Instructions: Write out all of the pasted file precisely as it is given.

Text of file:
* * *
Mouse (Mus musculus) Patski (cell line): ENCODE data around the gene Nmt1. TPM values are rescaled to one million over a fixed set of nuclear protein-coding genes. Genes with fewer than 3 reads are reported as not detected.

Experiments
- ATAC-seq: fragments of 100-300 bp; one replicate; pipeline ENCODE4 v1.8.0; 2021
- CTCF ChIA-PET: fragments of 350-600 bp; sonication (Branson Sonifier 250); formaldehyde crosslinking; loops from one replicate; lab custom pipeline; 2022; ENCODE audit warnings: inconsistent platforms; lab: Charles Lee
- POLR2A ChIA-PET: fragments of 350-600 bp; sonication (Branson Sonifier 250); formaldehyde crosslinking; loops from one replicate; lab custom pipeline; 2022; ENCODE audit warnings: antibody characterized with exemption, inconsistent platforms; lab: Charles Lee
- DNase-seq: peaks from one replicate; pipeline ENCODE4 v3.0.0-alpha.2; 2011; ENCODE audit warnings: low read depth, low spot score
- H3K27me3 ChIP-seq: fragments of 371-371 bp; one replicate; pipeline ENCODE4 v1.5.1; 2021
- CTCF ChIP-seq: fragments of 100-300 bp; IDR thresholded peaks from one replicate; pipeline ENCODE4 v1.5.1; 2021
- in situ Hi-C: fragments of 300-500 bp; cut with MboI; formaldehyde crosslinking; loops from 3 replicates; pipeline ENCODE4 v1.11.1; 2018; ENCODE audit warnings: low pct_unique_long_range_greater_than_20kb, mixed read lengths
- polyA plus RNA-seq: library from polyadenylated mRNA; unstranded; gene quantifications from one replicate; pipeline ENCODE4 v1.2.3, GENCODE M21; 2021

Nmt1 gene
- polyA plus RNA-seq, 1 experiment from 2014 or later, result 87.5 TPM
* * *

Mouse (Mus musculus) Patski (cell line): ENCODE data around the gene Nmt1. TPM values are rescaled to one million over a fixed set of nuclear protein-coding genes. Genes with fewer than 3 reads are reported as not detected.

Experiments
- ATAC-seq: fragments of 100-300 bp; one replicate; pipeline ENCODE4 v1.8.0; 2021
- CTCF ChIA-PET: fragments of 350-600 bp; sonication (Branson Sonifier 250); formaldehyde crosslinking; loops from one replicate; lab custom pipeline; 2022; ENCODE audit warnings: inconsistent platforms; lab: Charles Lee
- POLR2A ChIA-PET: fragments of 350-600 bp; sonication (Branson Sonifier 250); formaldehyde crosslinking; loops from one replicate; lab custom pipeline; 2022; ENCODE audit warnings: antibody characterized with exemption, inconsistent platforms; lab: Charles Lee
- DNase-seq: peaks from one replicate; pipeline ENCODE4 v3.0.0-alpha.2; 2011; ENCODE audit warnings: low read depth, low spot score
- H3K27me3 ChIP-seq: fragments of 371-371 bp; one replicate; pipeline ENCODE4 v1.5.1; 2021
- CTCF ChIP-seq: fragments of 100-300 bp; IDR thresholded peaks from one replicate; pipeline ENCODE4 v1.5.1; 2021
- in situ Hi-C: fragments of 300-500 bp; cut with MboI; formaldehyde crosslinking; loops from 3 replicates; pipeline ENCODE4 v1.11.1; 2018; ENCODE audit warnings: low pct_unique_long_range_greater_than_20kb, mixed read lengths
- polyA plus RNA-seq: library from polyadenylated mRNA; unstranded; gene quantifications from one replicate; pipeline ENCODE4 v1.2.3, GENCODE M21; 2021

Nmt1 gene
- polyA plus RNA-seq, 1 experiment from 2014 or later, result 87.5 TPM